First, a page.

In general, bacteria and fungi in the stomach, which are considered unsuitable for microbial habitation, have an important role in the regulation of GC progression. They can interact with immune cells in the body or the TME, affecting the progression of GC. Moreover, the role of fungi in GC may be underestimated. However, it is not clear whether fungi exist in tumor tissue as viable or partial components.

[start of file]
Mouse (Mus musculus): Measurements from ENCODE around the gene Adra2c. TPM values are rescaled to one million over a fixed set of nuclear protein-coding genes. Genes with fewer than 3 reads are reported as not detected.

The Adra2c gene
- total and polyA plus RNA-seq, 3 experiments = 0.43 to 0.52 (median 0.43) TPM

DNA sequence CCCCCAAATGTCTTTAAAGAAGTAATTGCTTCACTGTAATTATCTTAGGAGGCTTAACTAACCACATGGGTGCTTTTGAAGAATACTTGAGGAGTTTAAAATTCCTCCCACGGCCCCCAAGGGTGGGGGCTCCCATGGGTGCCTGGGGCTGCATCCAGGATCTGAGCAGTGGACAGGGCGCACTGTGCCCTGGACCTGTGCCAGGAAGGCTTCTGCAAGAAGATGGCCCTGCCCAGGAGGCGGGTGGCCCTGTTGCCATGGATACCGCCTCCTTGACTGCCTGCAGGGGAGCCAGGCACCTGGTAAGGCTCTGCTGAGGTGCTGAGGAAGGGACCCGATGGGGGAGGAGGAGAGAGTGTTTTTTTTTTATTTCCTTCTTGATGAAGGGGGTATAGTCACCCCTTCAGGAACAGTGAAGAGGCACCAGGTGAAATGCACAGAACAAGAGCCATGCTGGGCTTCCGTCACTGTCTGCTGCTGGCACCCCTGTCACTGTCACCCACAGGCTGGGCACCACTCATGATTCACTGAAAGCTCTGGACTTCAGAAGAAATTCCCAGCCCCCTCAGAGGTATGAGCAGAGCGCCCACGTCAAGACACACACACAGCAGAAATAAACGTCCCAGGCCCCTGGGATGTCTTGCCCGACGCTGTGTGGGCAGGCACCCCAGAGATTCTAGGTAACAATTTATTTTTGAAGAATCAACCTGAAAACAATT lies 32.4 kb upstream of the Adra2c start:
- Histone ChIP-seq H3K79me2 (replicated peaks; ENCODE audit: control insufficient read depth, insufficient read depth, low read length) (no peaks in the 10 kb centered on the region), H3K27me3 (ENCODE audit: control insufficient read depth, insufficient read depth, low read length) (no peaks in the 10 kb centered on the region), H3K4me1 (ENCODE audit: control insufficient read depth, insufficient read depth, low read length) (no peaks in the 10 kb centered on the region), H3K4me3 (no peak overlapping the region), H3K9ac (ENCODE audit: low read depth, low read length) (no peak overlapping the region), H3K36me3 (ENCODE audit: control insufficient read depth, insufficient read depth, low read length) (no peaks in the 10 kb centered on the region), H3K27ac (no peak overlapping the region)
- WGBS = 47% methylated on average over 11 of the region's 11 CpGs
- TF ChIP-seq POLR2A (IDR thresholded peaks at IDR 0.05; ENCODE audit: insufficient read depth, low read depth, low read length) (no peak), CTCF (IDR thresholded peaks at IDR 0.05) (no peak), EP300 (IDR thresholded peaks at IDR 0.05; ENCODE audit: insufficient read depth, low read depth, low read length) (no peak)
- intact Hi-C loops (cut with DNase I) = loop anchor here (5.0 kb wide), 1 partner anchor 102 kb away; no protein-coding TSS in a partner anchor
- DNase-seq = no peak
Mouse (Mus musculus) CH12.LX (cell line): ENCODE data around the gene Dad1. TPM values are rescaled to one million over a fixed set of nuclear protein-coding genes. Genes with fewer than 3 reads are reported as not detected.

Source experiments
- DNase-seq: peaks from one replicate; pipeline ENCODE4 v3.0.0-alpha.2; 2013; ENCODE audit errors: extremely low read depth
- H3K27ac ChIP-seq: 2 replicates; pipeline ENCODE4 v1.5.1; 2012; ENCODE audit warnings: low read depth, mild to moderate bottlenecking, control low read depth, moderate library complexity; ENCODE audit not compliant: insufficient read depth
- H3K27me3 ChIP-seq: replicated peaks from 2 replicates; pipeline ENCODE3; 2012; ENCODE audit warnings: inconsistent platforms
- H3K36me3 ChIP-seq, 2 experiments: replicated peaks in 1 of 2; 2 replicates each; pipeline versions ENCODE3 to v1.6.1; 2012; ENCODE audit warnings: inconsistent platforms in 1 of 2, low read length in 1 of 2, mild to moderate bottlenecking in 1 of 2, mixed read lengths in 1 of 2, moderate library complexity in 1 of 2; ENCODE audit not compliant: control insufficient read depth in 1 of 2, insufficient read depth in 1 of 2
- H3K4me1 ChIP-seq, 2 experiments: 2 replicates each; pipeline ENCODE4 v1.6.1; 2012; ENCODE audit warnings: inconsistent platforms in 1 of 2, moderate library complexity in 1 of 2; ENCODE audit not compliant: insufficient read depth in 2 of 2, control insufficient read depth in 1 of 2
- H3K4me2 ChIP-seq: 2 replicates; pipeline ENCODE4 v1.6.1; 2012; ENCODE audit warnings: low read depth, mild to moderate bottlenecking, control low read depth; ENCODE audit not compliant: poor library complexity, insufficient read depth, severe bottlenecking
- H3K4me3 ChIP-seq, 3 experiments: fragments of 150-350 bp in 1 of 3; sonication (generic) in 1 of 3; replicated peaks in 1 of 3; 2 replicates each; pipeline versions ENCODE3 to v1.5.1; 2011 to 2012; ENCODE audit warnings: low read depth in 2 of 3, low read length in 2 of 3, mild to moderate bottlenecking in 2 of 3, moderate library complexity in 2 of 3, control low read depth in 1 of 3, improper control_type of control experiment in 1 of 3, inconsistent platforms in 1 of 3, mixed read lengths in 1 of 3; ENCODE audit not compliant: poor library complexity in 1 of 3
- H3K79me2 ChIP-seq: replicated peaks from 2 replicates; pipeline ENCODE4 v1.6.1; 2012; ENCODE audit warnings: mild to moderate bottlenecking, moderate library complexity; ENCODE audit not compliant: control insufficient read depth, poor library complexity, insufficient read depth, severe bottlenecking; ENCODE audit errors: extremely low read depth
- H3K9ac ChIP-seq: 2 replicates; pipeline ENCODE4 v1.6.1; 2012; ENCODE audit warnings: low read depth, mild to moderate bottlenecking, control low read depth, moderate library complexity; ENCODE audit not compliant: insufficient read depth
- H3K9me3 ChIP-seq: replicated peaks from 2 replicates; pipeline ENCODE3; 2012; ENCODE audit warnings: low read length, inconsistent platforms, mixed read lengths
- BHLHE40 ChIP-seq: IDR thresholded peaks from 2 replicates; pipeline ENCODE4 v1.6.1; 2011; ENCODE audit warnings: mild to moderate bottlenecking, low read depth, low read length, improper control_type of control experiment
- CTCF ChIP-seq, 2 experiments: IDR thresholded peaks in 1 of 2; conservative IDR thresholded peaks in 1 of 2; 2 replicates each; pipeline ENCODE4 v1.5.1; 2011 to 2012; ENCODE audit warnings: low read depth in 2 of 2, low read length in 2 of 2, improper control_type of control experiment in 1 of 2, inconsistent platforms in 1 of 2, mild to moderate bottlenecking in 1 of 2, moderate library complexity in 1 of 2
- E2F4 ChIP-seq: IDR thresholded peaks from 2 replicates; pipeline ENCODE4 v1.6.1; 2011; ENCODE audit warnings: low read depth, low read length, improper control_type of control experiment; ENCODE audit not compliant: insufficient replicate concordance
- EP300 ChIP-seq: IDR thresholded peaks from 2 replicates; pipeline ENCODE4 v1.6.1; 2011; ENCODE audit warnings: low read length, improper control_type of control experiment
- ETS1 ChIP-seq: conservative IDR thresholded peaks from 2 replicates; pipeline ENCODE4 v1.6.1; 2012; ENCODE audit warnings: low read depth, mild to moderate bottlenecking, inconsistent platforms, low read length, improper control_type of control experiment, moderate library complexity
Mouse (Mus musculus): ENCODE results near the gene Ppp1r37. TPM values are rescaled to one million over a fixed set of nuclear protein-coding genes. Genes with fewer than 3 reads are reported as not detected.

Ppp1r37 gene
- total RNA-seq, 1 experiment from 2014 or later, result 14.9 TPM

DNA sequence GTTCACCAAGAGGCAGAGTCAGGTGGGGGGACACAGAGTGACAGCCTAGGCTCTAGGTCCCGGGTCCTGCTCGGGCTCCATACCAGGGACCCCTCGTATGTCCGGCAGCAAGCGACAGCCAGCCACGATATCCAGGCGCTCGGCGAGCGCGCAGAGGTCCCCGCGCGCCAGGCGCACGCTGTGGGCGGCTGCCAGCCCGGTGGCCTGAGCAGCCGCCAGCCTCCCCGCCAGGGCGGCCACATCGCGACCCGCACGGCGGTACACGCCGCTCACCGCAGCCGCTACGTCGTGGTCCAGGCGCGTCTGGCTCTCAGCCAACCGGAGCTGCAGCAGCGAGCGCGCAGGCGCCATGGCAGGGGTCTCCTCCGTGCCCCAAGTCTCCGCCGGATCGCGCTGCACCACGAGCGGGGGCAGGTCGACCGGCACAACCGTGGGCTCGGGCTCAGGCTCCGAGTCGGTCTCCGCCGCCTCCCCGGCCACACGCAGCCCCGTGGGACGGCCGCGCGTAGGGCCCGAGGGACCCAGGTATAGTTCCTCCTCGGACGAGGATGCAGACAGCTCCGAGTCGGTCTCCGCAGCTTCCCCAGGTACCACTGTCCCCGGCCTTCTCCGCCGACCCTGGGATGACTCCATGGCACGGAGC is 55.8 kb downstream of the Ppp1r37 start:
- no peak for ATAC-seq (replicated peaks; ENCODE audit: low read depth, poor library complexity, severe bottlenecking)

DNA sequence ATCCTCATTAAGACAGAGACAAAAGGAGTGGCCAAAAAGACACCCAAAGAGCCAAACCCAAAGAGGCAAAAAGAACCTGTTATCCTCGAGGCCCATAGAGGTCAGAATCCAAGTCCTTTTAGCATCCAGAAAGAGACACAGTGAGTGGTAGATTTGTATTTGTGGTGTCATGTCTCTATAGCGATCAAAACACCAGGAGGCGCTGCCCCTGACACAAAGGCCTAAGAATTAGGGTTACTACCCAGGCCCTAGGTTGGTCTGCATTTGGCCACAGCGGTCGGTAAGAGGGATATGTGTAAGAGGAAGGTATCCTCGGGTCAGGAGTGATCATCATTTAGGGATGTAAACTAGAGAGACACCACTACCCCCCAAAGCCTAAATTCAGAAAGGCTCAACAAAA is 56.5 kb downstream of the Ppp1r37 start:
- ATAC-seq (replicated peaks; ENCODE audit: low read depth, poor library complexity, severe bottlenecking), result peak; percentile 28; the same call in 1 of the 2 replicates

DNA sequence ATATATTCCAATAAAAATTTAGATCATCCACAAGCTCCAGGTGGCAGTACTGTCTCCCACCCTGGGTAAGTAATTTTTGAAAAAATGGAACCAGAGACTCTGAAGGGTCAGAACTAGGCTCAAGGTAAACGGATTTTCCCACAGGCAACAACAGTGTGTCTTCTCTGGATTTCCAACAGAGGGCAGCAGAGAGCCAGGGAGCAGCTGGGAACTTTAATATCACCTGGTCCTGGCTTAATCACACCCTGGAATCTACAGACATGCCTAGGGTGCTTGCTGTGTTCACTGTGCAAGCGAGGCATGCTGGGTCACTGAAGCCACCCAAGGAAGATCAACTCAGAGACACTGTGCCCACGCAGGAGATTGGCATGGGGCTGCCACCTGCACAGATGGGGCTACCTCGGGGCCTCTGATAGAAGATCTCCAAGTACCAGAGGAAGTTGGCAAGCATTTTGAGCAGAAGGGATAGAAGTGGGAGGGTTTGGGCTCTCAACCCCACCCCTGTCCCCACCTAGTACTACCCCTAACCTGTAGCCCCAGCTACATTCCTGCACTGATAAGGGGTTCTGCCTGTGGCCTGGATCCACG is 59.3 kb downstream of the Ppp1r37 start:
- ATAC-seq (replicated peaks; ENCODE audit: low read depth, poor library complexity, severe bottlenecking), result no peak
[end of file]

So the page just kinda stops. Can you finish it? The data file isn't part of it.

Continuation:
EC is one of the most invasive malignant diseases[86]. Unlike other luminal organs of the digestive system, the esophagus does not retain food contents. It was first thought that the esophagus was aseptic, but after the study of traditional bacterial culture methods, it was found that the esophagus contained a small number of microorganisms swallowed from the oropharynx or excreted from the stomach through gastroesophageal reflux[87,88]. With the progress of culture technology, increasing evidence shows that the normal esophagus has a unique, stable, resident microbiome[87,88]. The distal esophageal microbiome was divided into two groups: Type I and type II[89]. Among them, the type I microbiome, dominated by Streptococcus species, seems to be the main component of the normal esophageal microbiome[89,90]. However, a study found that the microbiome of the normal esophagus is not the same as that of the esophagus with inflammation, Barrett’s esophagus (BE), and EC[87]. Type II microbiome, dominated by gram-negative bacteria, is usually associated with an abnormal esophagus[89].